PM: You are well known for your success on Linch Hill. When did you start fishing there, and what attracted you to the place?
MG: It was after I had caught both my target fish from a Midlands pit in the late summer of 2009 and I was stuck for somewhere to fish. A number of lads I knew had fished Stoneacre Lake in the past, so I made a few phone calls and was lucky enough to sort out a mid-season ticket. I had spent hours staring at pictures of the stunning carp it held. There were two that really stood out, though, the Lake’s two largest mirrors, Choco and Bitemark. Choco had been getting caught at over 50lb for a couple of years and Bitemark had been caught as big 48lb. So, with two unique, special monsters to go at, not to mention the rest of the Lake’s amazing looking stock, it was all going to be new fishing. With the boating side of it as well, I suppose it added to the buzz of the place and the new challenges it would throw my way.
PM: What sort of results did you have on Linch?
MG: I joined the Linch syndicate in the summer of 2009 and stayed a member until the end of 2012. All of my time from late March until late November was spent targeting the two huge mirrors in the big Stoneacre Lake. In total I managed to catch 57 fish from there including four of the Lake’s stunning mirrors over 40lb. Although I didn’t get my hands on either of the two big mirrors, I am pretty sure I managed to hook Choco a couple of times, but weed and a bit of misfortune meant that he never saw the folds of my net.
I also spent a bit of time throughout the winters on the other two lakes on the complex. They are much smaller and hold a good number of big fish, perfect for the colder months. Also the banks were really quiet at that time of year, so it was possible to get a bit of proper fishing done. Anyone who knows the place will know that an empty lake down there is a rare sight indeed! I managed a few fish on zigs and maggots on Willow over a few trips in the depths of winter, the biggest being a mirror of just over 31lb. Over on Christchurch I managed to catch five fish one February including the Perch and Box Commons, both over 40lb, along with a handful of others, a 39½lb common being the biggest during the odd trip on the zigs early spring.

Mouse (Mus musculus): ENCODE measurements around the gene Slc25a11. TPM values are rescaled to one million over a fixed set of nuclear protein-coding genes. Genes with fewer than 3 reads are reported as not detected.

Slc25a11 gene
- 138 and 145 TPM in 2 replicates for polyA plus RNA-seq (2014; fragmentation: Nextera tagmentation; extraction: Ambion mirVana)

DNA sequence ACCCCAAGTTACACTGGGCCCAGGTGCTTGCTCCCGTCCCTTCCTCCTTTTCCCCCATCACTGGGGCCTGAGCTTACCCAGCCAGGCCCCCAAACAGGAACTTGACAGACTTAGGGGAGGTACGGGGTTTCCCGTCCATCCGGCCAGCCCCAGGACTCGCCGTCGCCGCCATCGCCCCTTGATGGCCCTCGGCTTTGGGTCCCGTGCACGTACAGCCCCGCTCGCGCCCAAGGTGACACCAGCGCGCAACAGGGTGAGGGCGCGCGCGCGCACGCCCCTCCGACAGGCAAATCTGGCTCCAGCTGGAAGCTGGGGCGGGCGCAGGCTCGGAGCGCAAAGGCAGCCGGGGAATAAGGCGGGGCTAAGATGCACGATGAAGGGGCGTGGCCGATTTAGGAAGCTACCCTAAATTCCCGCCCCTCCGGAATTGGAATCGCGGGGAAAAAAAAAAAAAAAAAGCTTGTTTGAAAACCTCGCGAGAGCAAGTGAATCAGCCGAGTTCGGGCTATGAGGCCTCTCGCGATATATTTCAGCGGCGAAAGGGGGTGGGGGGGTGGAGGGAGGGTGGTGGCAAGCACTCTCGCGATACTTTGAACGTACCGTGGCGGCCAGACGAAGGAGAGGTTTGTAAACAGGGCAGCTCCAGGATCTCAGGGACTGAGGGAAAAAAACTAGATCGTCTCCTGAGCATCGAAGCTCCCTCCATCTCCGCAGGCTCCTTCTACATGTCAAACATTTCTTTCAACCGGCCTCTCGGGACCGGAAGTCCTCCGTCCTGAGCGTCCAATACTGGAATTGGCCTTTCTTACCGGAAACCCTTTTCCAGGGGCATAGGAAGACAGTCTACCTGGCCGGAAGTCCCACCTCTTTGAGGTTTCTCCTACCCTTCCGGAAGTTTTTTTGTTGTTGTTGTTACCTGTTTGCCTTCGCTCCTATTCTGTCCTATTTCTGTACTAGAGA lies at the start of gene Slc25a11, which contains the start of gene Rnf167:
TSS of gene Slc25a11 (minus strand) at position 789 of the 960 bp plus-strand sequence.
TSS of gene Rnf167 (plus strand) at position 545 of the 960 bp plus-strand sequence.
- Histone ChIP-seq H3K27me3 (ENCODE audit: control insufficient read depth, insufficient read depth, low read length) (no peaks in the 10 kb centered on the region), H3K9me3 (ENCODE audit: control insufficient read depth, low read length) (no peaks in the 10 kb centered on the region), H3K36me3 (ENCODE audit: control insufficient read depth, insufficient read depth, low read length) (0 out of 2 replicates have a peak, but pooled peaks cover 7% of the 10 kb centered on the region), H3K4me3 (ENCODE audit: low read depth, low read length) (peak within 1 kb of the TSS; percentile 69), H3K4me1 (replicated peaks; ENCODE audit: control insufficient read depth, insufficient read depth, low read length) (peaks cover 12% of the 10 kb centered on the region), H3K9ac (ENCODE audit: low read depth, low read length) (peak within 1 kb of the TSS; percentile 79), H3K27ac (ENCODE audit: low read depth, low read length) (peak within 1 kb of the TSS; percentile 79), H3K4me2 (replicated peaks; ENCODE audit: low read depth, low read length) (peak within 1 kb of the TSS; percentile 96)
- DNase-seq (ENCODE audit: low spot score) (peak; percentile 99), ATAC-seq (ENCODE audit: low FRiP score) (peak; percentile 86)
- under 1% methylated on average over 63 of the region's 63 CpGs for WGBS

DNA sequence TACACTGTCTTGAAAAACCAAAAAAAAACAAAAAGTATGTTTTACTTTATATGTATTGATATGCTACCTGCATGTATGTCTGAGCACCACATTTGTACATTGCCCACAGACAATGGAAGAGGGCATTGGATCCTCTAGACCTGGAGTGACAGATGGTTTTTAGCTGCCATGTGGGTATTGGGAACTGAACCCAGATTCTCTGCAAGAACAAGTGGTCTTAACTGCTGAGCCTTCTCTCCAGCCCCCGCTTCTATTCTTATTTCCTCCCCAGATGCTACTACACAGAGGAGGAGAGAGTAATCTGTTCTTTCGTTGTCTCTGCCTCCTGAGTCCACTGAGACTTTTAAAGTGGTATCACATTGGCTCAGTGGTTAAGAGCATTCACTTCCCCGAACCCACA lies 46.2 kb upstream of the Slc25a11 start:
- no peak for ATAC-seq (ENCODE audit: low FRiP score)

PM: Did you finish your campaign on Linch feeling like you had caught everything you wanted?
MG: I suppose not. Although I had managed to catch my fair share of fish during my time spent fishing Stoneacre, it was the two big mirrors in there I dearly wanted to catch before moving on in pursuit of the new. During the transition from the complex going from syndicate to day ticket and a separate syndicate being formed on Stoneacre, plus a bit of misfortune, I missed out on a place the following season. I was gutted to say the least; two and a bit years on there and then suddenly it was over. The rules changed with the new syndicate, so you can now drop your rigs from the boat; before it was all casting to spots. The fishing has changed a lot, losing the advantage of being able to fish at range, as now anyone can lower a bait anywhere.
PM: Have you ever carp fished abroad? Is it something that interests you? If not, why not?